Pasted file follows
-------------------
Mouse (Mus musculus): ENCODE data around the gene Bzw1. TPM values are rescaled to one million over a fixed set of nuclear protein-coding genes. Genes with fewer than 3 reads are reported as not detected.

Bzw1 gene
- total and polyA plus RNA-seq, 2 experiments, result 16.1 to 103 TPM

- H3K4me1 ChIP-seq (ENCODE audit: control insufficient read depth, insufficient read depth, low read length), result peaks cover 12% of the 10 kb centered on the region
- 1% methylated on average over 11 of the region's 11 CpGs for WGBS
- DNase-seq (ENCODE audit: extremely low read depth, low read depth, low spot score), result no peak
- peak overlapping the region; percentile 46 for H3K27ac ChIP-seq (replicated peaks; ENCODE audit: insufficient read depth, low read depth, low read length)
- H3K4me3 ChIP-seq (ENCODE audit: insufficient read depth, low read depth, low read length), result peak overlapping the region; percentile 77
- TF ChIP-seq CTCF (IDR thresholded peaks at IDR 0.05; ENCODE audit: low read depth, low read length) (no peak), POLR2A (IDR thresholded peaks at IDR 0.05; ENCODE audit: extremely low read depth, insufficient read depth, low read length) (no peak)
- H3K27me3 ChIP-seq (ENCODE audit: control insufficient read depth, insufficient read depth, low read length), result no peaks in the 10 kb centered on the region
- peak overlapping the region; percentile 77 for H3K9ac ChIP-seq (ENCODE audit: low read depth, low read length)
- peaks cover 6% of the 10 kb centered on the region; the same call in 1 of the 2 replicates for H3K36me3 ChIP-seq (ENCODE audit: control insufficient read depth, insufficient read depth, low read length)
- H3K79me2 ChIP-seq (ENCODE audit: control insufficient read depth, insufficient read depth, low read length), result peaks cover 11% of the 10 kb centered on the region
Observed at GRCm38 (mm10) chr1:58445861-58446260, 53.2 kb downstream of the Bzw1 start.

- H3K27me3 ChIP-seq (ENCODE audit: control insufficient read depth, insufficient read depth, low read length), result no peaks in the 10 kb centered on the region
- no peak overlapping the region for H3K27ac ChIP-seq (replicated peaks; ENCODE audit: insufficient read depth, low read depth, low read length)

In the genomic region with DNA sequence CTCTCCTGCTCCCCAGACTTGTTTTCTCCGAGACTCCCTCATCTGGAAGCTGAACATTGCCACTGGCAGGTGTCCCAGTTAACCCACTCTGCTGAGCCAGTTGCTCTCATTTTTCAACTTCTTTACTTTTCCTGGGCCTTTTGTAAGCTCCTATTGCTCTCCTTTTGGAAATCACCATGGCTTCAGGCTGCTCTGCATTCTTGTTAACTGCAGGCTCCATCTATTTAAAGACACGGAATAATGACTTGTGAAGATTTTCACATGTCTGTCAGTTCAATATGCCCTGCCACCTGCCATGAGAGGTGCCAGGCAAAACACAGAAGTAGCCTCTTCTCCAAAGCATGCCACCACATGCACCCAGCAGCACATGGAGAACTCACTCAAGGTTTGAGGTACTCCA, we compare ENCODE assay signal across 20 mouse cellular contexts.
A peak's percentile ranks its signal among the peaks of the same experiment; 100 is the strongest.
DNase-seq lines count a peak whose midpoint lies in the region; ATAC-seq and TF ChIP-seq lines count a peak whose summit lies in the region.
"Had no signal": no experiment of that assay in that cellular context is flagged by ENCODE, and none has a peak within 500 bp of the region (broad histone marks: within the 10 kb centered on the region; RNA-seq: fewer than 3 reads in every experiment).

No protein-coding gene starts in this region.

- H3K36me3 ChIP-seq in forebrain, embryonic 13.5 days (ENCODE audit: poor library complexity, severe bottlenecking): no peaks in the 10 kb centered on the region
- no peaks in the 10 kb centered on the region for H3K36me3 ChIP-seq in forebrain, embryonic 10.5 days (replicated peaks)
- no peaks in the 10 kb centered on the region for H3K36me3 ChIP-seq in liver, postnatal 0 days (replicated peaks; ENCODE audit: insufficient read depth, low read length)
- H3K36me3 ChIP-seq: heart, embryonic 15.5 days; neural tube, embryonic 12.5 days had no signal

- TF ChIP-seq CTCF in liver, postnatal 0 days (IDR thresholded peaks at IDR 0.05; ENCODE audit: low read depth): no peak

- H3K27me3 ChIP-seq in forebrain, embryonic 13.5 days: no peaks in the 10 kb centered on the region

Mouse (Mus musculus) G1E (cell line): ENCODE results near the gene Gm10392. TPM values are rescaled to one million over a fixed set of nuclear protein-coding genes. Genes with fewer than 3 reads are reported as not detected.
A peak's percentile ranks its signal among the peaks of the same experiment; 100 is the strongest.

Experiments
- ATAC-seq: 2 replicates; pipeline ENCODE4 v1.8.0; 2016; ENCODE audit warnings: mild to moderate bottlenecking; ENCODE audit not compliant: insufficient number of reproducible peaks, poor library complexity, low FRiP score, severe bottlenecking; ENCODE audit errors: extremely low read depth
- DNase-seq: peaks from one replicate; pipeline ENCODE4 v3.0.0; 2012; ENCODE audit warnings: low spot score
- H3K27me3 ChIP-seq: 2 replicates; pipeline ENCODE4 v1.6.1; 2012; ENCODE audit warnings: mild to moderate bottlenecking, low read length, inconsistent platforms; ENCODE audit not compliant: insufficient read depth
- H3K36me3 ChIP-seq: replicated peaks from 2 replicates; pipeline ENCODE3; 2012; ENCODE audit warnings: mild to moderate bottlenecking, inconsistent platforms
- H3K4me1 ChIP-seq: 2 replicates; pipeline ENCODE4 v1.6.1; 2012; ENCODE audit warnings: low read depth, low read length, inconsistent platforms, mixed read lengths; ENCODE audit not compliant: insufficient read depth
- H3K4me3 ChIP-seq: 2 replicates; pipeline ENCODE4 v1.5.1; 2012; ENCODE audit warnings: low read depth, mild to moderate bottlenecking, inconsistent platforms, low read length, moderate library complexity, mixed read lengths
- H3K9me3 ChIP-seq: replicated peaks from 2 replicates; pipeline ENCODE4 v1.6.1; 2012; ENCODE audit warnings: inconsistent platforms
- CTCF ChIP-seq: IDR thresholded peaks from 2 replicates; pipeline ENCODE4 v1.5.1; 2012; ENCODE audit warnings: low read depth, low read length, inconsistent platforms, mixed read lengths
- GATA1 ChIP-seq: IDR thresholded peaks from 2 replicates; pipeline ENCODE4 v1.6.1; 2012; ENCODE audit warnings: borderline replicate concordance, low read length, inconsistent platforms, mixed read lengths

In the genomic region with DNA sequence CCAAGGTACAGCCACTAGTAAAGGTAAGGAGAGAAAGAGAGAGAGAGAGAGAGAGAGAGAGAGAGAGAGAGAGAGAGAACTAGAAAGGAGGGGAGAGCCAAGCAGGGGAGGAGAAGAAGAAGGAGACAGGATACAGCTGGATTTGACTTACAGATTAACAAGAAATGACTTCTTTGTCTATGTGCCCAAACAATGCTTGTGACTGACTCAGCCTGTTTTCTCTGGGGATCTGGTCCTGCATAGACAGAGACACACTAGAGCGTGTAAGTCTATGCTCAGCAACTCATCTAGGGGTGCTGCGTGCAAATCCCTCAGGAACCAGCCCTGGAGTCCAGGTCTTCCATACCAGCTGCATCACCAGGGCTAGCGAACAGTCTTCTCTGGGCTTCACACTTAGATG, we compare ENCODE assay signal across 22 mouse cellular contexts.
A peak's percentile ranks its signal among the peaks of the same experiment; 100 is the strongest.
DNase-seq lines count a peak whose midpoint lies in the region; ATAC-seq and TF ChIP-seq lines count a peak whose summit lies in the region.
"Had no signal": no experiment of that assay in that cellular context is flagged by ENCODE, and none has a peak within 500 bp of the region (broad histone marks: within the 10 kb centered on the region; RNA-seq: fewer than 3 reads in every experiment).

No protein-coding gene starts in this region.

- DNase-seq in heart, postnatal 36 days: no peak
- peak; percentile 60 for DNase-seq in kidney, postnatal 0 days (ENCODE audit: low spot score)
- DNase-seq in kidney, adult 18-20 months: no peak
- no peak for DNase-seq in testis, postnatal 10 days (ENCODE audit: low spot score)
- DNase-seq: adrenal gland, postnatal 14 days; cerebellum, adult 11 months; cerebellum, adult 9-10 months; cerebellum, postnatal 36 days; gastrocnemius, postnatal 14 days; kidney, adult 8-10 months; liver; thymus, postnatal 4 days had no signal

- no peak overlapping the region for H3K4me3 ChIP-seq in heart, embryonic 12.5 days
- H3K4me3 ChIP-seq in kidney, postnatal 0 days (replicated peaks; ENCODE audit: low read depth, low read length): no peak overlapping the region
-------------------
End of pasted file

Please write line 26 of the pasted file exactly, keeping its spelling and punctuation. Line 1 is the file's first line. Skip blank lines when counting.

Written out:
- TF ChIP-seq CTCF in liver, postnatal 0 days (IDR thresholded peaks at IDR 0.05; ENCODE audit: low read depth): no peak